I am going to put this quote on my office wall:
“You can’t make money with a consensus accurate prediction”
I just love that way of thinking.

#VC & Technology

Support E-Hailing in NYC!

Last year, at about this time, USV met Jay Bregman and Ron Zeghibe, who are two of the cofounders of Hailo, a mobile app for hailing taxis, that had just launched in London. If anyone has been to London in the past year, you probably know that Hailo has taken London by fire with over half of all cabbies in London accepting rides on Hailo. Hailo has gone onto launch in Dublin, Toronto, Chicago, and Boston, and they hope to launch in NYC in 2013. Imagine being able to hail a yellow cab in NYC from your Android or iPhone? I cannot wait.

But before Hailo, Uber and other e-hailing apps can hail yellow cabs in NYC, we need changes to our taxi cab regulations. And that vote is TOMORROW. So I've asked Jay Bregman to pen a guest post explaining to all of you, and hopefully all of NYC (and especially five reluctant regulators), why we need e-hailing to be allowed in NYC.


Every ten seconds across the world a licensed taxi driver accepts a Hailo E-hail. And with each match, Hailo helps chip away at the millions of dollars lost by drivers and hours wasted by passengers due to inefficiency in the market. E-hailing apps help solve the line of sight problem – they are the natural evolution of the arm-flail, the doorman’s whistle, the light outside the hotel – and nowhere will our impact be greater than right here in New York City, my hometown.

Right now, cab drivers (and prospective passengers) are limited by their line of sight at any given time. A passenger can be very close by, but if a driver does not see them, they will not get picked up. As a result, the fare is lost, and the passenger misses out on a cab ride. Drivers currently spend up to half of their time cruising empty in NYC, desperately looking for passengers.


This does not make any sense.

E-hailing is now commonplace in cities across the globe – including London, Dublin, Boston, Toronto, Chicago, San Francisco and many others. In London, half of London’s 23,000 drivers safely use apps to get up to 30% more business every day. Hailo passengers on average wait only two minutes from tap to taxi.

This Thursday, the NYC Taxi and Limousine Commission’s nine-member board will vote on proposed rules which will allow E-Hailing in NYC, subject to a balanced and sensible licensing scheme similar to those already in place in cities such as Chicago and Toronto. If adopted, the rules would take effect in mid-February. But politics – in particular outcry from adjoining industries such as black car and livery companies seeking government protection against change – are currently threatening whether the rules will pass and therefore whether this technology will be allowed in NYC, where, like London, cabs provide a critical, cost efficient service.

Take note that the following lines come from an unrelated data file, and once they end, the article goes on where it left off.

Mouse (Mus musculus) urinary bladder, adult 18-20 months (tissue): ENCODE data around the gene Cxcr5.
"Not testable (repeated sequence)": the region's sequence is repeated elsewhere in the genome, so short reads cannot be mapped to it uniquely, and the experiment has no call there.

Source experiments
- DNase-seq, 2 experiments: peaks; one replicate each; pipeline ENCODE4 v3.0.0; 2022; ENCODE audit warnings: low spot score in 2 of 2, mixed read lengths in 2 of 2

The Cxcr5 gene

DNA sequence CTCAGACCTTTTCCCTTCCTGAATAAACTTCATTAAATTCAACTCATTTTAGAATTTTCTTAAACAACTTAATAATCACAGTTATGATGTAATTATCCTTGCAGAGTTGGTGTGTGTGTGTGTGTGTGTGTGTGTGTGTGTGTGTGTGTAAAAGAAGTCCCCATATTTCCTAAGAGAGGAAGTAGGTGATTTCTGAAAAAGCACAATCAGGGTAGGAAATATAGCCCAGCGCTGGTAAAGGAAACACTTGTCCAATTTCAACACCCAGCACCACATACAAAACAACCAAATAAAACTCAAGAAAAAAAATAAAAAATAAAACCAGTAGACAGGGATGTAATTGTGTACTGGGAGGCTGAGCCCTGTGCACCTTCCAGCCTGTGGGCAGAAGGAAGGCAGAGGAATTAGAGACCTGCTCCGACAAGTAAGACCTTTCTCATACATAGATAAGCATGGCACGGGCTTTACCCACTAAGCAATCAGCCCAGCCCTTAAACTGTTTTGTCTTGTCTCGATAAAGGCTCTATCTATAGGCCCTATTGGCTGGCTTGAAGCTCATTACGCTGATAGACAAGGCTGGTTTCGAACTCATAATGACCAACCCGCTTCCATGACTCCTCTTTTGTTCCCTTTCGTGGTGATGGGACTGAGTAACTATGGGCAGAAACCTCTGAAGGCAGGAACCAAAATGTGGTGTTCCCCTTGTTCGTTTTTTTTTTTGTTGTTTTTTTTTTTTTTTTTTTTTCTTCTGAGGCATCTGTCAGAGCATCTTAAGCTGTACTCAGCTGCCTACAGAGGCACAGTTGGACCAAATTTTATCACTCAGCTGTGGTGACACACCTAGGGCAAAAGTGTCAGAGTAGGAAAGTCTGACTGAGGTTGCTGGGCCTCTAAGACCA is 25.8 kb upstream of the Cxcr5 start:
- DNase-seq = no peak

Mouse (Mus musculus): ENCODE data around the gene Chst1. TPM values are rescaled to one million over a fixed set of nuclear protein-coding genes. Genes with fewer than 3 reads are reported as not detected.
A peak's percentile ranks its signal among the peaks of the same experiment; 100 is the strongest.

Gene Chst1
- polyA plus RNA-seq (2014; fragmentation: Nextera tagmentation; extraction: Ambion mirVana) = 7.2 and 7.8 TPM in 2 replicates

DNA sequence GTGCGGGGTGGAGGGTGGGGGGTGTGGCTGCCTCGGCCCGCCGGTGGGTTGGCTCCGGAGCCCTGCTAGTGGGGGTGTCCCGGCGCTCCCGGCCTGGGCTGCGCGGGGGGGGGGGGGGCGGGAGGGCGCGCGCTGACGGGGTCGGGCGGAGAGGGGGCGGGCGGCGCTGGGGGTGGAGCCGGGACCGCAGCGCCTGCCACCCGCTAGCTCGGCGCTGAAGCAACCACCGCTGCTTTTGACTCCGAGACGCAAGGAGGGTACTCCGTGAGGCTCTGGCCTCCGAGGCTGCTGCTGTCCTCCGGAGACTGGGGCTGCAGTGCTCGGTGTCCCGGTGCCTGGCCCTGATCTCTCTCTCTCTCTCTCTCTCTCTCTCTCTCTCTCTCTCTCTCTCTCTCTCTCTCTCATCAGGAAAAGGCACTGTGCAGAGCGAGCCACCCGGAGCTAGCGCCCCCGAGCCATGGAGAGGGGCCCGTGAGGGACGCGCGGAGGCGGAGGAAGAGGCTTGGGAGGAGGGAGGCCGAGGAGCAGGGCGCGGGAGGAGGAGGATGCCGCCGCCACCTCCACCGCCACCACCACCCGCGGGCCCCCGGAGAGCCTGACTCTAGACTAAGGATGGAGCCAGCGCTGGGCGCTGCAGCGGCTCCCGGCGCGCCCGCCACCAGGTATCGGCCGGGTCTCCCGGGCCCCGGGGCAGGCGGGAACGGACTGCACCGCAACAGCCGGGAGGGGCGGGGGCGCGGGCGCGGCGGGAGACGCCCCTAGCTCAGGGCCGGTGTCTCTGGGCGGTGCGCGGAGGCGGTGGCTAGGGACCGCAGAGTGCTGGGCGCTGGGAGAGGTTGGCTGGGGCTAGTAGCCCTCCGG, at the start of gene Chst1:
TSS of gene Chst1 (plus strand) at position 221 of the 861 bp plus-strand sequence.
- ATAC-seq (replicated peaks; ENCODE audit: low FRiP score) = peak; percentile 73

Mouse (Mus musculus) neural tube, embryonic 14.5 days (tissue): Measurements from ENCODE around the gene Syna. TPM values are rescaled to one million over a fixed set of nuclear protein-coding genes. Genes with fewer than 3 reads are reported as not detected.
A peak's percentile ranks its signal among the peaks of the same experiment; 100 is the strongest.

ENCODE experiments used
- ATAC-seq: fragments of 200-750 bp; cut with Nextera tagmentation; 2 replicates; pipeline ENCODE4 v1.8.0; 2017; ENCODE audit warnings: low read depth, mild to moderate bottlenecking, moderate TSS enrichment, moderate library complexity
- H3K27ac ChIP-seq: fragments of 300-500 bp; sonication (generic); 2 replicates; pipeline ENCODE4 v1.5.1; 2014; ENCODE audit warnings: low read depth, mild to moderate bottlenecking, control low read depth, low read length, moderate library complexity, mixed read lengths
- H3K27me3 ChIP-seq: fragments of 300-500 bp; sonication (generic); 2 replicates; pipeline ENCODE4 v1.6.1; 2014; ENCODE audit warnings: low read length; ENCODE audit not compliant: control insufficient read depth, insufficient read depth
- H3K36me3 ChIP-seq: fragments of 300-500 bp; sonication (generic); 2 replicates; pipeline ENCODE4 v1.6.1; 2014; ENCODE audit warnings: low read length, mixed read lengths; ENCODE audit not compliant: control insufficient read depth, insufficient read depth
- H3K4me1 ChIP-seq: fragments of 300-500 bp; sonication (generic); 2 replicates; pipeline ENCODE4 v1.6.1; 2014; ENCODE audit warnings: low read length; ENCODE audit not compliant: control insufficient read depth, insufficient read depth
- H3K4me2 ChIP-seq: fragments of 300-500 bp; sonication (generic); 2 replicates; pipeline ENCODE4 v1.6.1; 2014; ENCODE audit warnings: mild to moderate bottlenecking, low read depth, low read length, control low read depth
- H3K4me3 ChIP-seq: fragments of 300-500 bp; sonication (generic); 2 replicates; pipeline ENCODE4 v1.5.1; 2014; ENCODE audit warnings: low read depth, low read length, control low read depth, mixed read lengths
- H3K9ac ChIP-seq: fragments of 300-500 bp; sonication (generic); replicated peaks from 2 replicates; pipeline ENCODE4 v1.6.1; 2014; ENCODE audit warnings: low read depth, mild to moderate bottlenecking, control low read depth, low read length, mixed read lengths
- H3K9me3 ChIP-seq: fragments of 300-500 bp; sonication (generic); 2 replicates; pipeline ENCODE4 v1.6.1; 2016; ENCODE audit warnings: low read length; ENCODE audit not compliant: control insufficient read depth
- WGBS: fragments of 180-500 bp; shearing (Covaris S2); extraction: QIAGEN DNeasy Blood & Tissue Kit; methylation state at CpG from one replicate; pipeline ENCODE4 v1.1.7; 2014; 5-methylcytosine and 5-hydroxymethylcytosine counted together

Four commissioners have already expressed support for the rules – meaning New Yorkers are just one vote away from a substantial technology improvement to the iconic Yellow Cab. I am writing this post as the Founder & CEO of Hailo – one such E-Hailing provider – to explain why E-Hailing is important, why it is ready for NYC, and what you can do to help convince the commission if you agree. To be very clear, these rules do not select a single supplier or favor Hailo over anyone else; they merely establish an open marketplace in which E-Hail providers may compete for the hearts and minds of Yellow Cab drivers and the riding public.


There is overwhelming evidence that E-hailing works, it has been proven on New York style scale and sophistication, and it will do nothing but good for passengers and drivers – so why do TLC commissioners remain unconvinced?


The TLC must pick up the reins of innovation and competition and finish the task started when credit card machines were introduced in 2005, when the contracts with these providers first contemplated smartphone apps. We pledge our support to the drivers and people of New York, and the TLC, to make sure this time we get it right.

To make your voice heard, please email the TLC at [email protected] or contact the Chair here. The vote is Thursday, 13 December.

Further Information

Hailo’s testimony at a recent TLC Public Hearing on the E-Hailing regulations: